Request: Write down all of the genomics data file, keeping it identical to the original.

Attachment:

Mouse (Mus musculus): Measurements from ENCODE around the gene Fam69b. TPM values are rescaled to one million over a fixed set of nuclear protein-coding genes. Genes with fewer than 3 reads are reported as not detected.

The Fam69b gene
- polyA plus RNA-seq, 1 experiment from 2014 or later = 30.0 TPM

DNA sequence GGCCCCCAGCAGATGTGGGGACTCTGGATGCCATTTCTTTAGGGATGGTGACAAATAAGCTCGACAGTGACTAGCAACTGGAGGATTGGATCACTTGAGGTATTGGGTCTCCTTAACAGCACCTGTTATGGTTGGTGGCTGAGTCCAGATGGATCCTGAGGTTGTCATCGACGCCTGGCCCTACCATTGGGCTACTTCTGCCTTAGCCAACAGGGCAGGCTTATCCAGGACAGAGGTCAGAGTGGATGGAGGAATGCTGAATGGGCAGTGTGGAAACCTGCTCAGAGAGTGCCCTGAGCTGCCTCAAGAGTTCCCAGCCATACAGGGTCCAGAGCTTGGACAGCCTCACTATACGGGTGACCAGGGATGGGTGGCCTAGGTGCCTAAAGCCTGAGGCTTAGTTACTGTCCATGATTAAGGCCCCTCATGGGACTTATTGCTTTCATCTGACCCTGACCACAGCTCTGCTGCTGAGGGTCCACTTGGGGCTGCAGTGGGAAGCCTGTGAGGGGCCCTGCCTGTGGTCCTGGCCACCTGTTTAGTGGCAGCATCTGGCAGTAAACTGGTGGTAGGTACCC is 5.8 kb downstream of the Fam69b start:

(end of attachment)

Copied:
Mouse (Mus musculus): Measurements from ENCODE around the gene Fam69b. TPM values are rescaled to one million over a fixed set of nuclear protein-coding genes. Genes with fewer than 3 reads are reported as not detected.

The Fam69b gene
- polyA plus RNA-seq, 1 experiment from 2014 or later = 30.0 TPM

DNA sequence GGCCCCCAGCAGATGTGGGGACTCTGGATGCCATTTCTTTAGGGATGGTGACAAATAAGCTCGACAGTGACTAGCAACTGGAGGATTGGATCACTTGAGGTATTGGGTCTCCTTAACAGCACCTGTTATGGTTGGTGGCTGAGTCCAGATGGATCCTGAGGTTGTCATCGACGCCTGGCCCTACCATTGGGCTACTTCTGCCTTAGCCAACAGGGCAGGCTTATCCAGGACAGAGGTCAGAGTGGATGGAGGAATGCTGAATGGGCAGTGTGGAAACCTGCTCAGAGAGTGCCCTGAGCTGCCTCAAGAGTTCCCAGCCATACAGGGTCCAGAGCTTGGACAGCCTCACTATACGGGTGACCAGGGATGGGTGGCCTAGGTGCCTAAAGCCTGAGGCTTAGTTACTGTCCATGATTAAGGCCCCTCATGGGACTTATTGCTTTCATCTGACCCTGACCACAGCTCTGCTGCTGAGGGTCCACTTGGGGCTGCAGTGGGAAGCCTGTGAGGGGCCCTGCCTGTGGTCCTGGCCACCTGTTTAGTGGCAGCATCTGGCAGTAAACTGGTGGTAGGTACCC is 5.8 kb downstream of the Fam69b start: